13 Real-Life Places You Can Visit from Game of Thrones
GAME OF THRONES TRAVEL GUIDE
The hit HBO show's eighth and final season comes to a close on Sunday night. And while it has stirred plenty of controversy in the last five weeks, one thing remains true: the magical world it depicts is as brutal as it is beautiful. Filmed in Northern Ireland, Iceland, Croatia, Morocco and Spain, the series showcases breathtaking landscapes, frigid wastelands, lush forests and ancient landmarks you can actually explore (and Instagram, of course). So grab your passport and get planning, because winter—er, summer—vacation is coming.
THE DARK HEDGES (BREGAGH ROAD, NORTHERN IRELAND)
The 18th-century beech-tree-lined road serves as the haunting set for the Kingsroad, which connects some of GoT's most important locations—including Winterfell and King's Landing.
B.Y.O.J.S. (bring your own Jon Snow) to the stunning Icelandic thermal springs, where Snow and his wildling lover Ygritte (RIP) made sweet, sweet love.
The historic, seaside city, noted for its stone walls and well-preserved churches, is an architectural marvel — and much more pleasant to stroll than King's Landing (RIP), the city's on-screen counterpart, where you could be roasted by a dragon at literally any moment.
ALCÁZAR DE SEVILLA (SPAIN)
The setting for the Water Palace of Dorne is every bit as sunny, bright and lush as it is in the show. The real royal palace, originally constructed by Moorish Muslim kings, is renowned around the world for its architectural beauty.
Located just southeast of Marrakech, the Moroccan location used to portray Yunkai and Pentos in Essos, is a majestic, fortified town surrounded by a seemingly endless desert.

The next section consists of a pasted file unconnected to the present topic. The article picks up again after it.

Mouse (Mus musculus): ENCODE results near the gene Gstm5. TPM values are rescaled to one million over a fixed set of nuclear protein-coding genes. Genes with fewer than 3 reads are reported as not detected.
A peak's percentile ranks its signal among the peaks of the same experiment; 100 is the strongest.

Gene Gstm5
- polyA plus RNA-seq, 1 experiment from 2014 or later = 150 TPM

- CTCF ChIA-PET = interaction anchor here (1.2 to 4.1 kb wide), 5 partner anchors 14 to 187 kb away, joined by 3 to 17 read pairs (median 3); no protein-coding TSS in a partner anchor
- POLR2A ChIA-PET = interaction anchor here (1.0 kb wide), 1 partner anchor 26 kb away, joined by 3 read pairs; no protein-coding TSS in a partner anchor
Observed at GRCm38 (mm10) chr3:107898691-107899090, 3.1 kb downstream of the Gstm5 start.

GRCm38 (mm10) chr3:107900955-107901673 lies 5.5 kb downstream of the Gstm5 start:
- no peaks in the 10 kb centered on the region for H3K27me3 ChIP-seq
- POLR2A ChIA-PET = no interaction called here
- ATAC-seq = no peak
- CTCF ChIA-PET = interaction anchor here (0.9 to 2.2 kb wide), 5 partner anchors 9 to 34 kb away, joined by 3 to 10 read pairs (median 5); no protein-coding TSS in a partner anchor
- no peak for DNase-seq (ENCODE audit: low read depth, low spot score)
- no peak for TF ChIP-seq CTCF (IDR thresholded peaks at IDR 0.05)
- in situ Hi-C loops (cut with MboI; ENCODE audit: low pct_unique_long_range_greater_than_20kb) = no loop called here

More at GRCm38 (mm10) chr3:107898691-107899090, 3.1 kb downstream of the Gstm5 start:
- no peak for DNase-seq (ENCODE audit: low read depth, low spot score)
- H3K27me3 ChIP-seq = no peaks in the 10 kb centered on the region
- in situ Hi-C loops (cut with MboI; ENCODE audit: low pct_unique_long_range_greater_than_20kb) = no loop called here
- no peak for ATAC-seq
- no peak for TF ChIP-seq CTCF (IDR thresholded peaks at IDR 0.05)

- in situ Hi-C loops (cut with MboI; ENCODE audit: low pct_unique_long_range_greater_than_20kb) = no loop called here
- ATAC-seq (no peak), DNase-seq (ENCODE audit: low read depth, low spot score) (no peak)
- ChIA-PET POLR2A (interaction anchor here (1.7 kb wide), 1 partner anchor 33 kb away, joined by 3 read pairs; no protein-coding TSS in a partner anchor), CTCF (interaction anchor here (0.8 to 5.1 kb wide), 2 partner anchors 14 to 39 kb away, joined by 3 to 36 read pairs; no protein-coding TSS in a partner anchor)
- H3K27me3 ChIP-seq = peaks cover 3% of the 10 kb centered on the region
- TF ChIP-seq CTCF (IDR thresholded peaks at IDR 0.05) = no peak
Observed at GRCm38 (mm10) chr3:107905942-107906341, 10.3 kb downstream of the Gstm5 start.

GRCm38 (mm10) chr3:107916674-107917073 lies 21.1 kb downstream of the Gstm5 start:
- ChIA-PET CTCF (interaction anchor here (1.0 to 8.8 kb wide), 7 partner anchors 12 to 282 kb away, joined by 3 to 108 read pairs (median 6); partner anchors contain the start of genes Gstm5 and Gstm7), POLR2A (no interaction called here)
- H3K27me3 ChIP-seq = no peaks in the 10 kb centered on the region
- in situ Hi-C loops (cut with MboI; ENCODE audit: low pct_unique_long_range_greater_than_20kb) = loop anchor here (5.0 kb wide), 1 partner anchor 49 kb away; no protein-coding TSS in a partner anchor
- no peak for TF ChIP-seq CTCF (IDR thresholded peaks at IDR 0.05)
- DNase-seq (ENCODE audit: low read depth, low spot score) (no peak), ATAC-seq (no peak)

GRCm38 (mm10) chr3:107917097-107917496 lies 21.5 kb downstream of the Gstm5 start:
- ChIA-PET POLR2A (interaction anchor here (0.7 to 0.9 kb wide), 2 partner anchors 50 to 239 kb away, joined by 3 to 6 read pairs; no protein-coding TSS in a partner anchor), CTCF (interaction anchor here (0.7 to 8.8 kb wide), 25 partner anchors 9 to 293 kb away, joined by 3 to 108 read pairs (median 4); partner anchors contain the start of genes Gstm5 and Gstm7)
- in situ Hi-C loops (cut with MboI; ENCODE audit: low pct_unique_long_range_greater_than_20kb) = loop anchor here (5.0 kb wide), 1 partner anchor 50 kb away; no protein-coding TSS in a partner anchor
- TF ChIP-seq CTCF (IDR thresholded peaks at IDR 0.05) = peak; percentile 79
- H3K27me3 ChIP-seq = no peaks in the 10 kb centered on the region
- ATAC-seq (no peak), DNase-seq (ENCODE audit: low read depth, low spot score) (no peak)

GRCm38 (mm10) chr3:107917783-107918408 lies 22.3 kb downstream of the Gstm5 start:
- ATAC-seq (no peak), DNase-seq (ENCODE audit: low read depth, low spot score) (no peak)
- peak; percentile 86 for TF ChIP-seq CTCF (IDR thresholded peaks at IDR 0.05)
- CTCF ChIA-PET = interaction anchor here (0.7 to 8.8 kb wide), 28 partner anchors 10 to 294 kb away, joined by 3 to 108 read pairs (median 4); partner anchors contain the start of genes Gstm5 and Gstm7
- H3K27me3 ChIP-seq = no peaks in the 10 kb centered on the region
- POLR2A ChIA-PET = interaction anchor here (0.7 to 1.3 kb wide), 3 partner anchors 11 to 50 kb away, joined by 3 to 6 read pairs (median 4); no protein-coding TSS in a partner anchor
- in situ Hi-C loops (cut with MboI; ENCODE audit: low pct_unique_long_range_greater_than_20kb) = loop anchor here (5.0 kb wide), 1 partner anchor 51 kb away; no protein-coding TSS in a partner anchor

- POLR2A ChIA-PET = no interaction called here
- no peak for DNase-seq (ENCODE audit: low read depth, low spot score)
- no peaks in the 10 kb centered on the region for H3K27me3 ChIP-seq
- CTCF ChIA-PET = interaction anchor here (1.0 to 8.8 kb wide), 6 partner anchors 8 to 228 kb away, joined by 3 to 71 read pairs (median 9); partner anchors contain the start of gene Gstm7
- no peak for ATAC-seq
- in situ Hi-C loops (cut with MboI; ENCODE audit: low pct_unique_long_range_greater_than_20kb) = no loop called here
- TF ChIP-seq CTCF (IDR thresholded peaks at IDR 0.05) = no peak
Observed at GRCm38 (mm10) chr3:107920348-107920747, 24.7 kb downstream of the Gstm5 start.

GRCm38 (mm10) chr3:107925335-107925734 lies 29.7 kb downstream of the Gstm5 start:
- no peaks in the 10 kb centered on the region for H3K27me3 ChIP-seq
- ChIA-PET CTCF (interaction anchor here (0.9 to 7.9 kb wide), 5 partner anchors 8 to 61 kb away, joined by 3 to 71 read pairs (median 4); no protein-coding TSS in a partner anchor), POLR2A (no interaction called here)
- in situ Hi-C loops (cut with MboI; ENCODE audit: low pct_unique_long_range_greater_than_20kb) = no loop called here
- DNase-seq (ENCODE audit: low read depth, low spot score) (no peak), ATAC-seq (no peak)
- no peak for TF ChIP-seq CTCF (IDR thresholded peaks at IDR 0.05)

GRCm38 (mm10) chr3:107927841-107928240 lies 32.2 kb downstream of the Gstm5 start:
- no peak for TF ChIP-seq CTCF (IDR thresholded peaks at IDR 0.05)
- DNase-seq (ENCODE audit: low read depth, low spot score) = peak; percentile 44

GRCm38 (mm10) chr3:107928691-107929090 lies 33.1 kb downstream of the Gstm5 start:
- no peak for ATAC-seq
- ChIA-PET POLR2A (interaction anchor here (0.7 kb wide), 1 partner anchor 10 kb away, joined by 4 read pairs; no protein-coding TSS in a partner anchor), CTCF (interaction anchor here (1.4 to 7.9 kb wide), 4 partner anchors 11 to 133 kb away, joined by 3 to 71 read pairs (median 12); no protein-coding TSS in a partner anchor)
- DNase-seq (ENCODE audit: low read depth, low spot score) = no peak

The largest ice cap in Iceland made the perfect location for several GoT scenes shot north of the Wall (RIP). Only a few hours from Reykjavik, Iceland's capital, Vatnajókull is prime day-trip material for those visiting the uber-popular Nordic island nation.
The dreamy medieval city – located in the country's Dalmatia region – is the site of Braavos, home to the Many-Faced God (Arya Stark's diety of choice in season five). The town's most popular tourist destination is the Cathedral of St. James, a magnificent UNESCO World Heritage-listed church built in the Gothic and Renaissance style.
LOVRIJENAC FORTRESS (CROATIA)
An imposing fort within Dubrovnik served as the location for the Red Keep (RIP). This spot in particular was where a tournament was thrown in honor of the late King Joffrey during the show's second season.
Split's most visited attraction – Diocletian's Palace, a crumbling (but stunning) ancient palace built by the Roman emperor Diocletian at the turn of the 4th century – played a pivotal role in the filming of season five, acting as the site of Daenarys' throne room and the streets of Meereen.
CASTLE WARD (IRELAND)
During the show's first season, the 18th-century mansion – surrounded by rolling hillsides and scenic walking trails – was the location for several scenes in Winterfell.
DOUNE CASTLE (SCOTLAND)
Another Winterfell location is Doune Castle, located in the pictureque Scottish countryside.
AZURE WINDOW (MALTA)
The magnificent natural arch made of limestone is located on Gozo, a Maltese island, and made the perfectly whimsical backdrop for Daenerys Targaryens' wedding to Khal Drogo. Sadly, it has since collapsed (So... RIP).
FORT MANOEL (MALTA)
Located on yet another breathtaking island in Malta, the 18th-century fort is a popular tourist destination for its deep-blue sea views and rich architectural history. Oh, and for its significance on Game of Thrones: the fort was the sight of Eddard Stark's unjust beheading in season 1.